What are the three mottos of the French Revolution in Book the Third, Chapter One in A Tale of Two Cities?
The three mottos or pillars if you like of the French Revolution are revealed in the chapter you mention: Liberty, Equality and Fraternity. It is important to realise how central these three foundations are to the creation of France today as we know it. Each of the three is represented by a different colour which makes up the tricolor, or the French Flag, clearly placing them at the centre of the nation's values and beliefs.
Also note how they arose out of the experience of years of serfdom of the French peasantry. The French Revolution, although perhaps more famed for its bloody executions at the hand of "Madame La Guillotine", is also famous for the liberty that it gave to the people of France who were know freed from the shackles of the nobility, the new-found equality they were given in this new nation and the fraternity with which it was to be built upon.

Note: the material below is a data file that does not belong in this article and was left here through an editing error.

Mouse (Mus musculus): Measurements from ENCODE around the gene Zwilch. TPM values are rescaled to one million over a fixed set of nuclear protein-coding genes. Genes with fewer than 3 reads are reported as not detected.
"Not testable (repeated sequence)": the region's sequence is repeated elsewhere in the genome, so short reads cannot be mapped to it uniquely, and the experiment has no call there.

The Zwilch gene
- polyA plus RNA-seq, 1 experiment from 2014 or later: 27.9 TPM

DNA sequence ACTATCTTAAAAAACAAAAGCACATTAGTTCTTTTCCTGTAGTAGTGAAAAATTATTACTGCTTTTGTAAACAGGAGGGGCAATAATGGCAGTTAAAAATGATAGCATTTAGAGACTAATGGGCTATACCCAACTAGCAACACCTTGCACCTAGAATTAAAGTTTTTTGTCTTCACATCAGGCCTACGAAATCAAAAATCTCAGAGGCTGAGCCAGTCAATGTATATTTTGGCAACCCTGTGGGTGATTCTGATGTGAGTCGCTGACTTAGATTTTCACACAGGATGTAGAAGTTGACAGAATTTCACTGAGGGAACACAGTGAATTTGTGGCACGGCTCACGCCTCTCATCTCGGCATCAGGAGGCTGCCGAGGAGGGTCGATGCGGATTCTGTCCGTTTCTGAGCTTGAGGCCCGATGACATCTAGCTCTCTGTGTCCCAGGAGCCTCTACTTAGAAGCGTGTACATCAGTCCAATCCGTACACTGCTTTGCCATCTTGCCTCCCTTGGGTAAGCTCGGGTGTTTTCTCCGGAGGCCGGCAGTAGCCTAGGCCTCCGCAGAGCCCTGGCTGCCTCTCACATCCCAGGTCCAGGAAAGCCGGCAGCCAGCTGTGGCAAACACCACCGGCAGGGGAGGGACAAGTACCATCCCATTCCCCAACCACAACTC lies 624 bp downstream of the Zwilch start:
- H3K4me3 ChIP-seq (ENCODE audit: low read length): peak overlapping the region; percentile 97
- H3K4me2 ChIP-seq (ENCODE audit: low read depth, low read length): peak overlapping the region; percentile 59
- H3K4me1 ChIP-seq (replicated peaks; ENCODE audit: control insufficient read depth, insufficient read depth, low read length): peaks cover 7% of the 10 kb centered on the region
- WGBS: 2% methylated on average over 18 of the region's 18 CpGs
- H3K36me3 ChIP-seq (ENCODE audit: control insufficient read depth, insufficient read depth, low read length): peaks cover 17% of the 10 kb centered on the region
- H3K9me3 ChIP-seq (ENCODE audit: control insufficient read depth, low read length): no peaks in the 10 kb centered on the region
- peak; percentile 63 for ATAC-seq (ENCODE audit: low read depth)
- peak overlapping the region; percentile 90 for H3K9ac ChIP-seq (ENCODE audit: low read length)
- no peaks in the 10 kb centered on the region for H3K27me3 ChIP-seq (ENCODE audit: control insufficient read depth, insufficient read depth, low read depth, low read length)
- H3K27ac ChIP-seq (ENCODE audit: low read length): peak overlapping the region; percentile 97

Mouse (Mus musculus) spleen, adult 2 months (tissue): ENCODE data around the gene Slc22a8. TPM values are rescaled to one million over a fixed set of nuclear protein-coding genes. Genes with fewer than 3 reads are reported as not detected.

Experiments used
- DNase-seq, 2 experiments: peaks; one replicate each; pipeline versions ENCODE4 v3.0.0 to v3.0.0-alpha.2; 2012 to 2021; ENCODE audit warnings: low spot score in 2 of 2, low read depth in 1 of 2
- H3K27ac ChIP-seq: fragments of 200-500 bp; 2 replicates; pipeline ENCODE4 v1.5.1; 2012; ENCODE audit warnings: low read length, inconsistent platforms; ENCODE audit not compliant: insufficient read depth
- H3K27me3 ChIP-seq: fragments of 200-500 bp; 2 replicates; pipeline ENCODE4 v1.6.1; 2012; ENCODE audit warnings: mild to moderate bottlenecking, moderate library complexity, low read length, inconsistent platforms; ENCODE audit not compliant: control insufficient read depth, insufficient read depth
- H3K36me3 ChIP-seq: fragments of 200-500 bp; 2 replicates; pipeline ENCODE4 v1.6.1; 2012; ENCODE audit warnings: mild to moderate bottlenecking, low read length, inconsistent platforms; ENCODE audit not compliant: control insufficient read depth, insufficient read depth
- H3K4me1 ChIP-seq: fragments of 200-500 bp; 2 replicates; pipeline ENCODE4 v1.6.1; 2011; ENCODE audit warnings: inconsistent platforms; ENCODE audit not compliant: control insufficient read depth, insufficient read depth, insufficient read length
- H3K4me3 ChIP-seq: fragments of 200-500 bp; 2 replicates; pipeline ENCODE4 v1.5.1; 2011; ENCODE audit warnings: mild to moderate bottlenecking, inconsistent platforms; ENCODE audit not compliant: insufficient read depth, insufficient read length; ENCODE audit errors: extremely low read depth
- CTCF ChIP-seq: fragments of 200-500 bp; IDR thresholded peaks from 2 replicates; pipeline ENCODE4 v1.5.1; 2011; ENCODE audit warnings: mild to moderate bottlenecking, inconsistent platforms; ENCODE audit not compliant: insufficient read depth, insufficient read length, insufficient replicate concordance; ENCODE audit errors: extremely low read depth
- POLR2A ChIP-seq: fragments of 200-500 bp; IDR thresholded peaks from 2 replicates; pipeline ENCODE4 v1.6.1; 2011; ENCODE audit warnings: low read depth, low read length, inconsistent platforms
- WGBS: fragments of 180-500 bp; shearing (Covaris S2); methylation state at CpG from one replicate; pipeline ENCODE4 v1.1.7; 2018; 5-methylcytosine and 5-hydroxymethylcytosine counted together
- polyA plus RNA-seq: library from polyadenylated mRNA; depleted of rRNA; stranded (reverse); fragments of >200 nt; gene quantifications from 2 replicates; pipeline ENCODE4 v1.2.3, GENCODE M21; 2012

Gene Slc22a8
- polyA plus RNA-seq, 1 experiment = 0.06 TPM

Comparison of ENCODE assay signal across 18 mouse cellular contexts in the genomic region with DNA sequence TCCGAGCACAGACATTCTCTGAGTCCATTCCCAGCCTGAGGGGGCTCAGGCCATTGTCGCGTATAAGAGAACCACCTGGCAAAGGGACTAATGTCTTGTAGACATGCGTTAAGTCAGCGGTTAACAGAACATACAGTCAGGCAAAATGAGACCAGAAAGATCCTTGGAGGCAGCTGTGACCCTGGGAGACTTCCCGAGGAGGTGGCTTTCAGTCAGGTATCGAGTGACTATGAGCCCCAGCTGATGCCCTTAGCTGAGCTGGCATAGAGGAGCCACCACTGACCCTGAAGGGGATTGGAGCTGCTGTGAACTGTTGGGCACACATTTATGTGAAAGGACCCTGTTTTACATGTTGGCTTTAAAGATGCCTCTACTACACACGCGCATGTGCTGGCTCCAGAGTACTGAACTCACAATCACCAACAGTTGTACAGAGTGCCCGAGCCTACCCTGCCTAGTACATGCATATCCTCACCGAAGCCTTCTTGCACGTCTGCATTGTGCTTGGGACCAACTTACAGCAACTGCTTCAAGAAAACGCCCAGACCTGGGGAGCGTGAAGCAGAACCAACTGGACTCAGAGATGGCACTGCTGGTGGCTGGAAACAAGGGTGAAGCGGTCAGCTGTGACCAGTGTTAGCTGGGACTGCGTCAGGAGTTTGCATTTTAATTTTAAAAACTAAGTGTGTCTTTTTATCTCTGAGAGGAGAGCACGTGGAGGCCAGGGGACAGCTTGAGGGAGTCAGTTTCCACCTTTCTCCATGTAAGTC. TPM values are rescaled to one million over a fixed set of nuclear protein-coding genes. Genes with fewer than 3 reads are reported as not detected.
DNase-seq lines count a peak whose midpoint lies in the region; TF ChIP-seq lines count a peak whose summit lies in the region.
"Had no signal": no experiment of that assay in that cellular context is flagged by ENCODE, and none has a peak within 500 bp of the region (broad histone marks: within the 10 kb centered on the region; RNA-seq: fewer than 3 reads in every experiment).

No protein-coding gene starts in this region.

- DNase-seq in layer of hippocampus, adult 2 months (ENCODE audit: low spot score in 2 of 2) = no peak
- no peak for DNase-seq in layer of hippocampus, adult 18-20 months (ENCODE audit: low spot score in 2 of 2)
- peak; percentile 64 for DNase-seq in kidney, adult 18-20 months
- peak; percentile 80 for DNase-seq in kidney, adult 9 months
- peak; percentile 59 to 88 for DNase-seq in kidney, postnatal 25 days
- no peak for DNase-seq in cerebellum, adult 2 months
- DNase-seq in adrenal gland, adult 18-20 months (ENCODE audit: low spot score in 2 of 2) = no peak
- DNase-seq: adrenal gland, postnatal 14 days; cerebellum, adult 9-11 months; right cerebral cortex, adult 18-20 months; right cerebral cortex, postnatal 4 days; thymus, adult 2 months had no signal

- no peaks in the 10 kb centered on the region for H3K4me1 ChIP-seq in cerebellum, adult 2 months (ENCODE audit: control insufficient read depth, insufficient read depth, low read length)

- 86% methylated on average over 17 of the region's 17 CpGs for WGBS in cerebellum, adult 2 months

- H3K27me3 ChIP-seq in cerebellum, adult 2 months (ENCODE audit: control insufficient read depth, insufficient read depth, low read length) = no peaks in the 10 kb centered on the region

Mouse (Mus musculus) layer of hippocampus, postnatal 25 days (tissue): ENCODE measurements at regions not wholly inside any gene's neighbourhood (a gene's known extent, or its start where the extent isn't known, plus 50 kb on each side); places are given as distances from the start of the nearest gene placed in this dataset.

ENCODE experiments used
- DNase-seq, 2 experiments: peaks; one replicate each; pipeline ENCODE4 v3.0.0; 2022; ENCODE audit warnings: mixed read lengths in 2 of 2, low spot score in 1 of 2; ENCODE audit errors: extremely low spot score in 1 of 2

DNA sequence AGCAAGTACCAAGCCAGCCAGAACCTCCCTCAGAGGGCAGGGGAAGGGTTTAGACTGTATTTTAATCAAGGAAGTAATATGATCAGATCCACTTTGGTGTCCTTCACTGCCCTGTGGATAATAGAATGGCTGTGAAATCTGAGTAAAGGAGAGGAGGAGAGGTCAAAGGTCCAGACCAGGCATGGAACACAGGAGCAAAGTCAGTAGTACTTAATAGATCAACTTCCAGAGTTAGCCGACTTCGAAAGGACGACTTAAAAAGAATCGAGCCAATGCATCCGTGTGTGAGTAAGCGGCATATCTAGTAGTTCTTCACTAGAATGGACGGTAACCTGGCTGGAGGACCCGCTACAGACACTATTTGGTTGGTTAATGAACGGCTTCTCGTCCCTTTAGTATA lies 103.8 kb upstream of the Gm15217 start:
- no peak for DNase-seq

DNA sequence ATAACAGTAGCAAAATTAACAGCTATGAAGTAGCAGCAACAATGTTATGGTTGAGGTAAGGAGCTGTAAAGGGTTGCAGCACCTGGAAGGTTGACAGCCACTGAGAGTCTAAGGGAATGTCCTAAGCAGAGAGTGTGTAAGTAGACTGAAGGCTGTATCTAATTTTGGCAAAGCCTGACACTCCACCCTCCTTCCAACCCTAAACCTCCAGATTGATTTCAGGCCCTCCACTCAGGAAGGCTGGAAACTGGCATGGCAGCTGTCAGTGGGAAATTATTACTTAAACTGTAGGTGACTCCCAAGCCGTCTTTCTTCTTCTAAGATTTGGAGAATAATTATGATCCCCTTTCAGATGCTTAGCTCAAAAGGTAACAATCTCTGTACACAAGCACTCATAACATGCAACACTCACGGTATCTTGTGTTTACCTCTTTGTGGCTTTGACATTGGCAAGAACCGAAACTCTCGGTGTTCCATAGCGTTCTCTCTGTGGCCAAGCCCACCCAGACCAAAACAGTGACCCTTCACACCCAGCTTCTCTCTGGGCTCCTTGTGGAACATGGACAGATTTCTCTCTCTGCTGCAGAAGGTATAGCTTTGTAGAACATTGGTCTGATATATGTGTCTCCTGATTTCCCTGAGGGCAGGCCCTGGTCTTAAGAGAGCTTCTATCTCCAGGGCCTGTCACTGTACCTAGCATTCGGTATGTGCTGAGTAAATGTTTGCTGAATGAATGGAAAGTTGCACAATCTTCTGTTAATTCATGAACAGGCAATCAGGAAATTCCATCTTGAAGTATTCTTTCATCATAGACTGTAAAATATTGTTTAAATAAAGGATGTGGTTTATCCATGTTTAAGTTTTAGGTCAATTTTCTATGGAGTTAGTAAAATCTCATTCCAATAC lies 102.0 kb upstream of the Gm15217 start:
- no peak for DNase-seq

According to Chapter One of Book the Third, there are three mottoes of the French Revolution: "Liberty, Equality, Fraternity or Death." These mottoes are not only historically accurate but significant in this opening chapter since they give the reader some idea of life inside Revolutionary France during this very turbulent period.
For Charles Darnay, traveling through the Republic in 1792, this motto encapsulates his journey: everywhere he goes, he is stopped and his papers checked. In villages and towns, he sees "citizen-patriots" who are armed with muskets and fully prepared to attack if the need arises.
These mottoes, then, reflect the severity of life in France during this period. In terms of the story, they help to create a serious mood and anxious tone, building tension as Darnay makes his way to Paris.